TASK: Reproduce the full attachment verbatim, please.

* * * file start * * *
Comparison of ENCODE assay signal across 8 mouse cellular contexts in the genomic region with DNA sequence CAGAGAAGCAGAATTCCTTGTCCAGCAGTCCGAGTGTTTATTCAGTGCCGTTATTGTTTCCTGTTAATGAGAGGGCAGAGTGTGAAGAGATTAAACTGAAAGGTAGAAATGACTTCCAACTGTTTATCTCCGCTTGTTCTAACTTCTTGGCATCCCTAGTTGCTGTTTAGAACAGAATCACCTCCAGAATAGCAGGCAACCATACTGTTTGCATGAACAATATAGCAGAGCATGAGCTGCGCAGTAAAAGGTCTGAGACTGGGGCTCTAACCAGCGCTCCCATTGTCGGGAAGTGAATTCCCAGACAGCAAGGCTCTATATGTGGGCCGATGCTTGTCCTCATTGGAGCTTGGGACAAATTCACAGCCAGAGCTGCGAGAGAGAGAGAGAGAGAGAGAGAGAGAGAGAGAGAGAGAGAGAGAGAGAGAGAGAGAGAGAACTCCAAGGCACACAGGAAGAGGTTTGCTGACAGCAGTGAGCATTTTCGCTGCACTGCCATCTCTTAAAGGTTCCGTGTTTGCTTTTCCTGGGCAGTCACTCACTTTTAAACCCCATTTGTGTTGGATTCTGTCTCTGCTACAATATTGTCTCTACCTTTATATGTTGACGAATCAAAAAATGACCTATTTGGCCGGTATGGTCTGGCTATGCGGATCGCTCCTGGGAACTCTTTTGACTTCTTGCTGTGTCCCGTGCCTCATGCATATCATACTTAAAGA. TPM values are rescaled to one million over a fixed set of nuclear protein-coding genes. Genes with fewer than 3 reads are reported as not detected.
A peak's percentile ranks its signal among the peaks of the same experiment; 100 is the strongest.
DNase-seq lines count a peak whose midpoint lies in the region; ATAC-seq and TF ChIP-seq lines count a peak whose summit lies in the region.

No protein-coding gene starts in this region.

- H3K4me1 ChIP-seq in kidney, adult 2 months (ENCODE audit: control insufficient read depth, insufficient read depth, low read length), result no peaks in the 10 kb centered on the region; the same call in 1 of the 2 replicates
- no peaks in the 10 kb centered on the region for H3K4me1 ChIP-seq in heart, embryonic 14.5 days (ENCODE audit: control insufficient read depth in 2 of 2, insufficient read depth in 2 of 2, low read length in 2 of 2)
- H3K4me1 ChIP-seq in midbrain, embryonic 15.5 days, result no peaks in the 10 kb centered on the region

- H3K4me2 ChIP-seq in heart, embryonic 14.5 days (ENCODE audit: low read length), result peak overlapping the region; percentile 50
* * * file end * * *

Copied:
Comparison of ENCODE assay signal across 8 mouse cellular contexts in the genomic region with DNA sequence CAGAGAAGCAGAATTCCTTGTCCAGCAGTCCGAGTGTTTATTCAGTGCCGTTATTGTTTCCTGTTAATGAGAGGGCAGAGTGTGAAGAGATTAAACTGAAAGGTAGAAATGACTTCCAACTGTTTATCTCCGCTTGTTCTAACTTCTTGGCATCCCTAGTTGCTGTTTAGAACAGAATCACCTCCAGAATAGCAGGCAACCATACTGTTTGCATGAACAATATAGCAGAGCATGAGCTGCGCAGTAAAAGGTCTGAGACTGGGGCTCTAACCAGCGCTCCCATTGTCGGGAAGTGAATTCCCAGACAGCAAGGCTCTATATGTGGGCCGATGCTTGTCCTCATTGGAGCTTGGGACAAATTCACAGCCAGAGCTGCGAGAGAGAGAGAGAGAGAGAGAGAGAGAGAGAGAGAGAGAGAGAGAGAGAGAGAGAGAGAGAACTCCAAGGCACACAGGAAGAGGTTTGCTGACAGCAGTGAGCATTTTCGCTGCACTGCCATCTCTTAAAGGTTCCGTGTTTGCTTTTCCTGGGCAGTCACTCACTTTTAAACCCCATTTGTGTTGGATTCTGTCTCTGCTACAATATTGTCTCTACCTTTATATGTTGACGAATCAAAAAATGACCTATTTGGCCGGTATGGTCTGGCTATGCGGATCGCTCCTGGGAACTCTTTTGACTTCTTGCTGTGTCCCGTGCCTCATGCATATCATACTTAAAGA. TPM values are rescaled to one million over a fixed set of nuclear protein-coding genes. Genes with fewer than 3 reads are reported as not detected.
A peak's percentile ranks its signal among the peaks of the same experiment; 100 is the strongest.
DNase-seq lines count a peak whose midpoint lies in the region; ATAC-seq and TF ChIP-seq lines count a peak whose summit lies in the region.

No protein-coding gene starts in this region.

- H3K4me1 ChIP-seq in kidney, adult 2 months (ENCODE audit: control insufficient read depth, insufficient read depth, low read length), result no peaks in the 10 kb centered on the region; the same call in 1 of the 2 replicates
- no peaks in the 10 kb centered on the region for H3K4me1 ChIP-seq in heart, embryonic 14.5 days (ENCODE audit: control insufficient read depth in 2 of 2, insufficient read depth in 2 of 2, low read length in 2 of 2)
- H3K4me1 ChIP-seq in midbrain, embryonic 15.5 days, result no peaks in the 10 kb centered on the region

- H3K4me2 ChIP-seq in heart, embryonic 14.5 days (ENCODE audit: low read length), result peak overlapping the region; percentile 50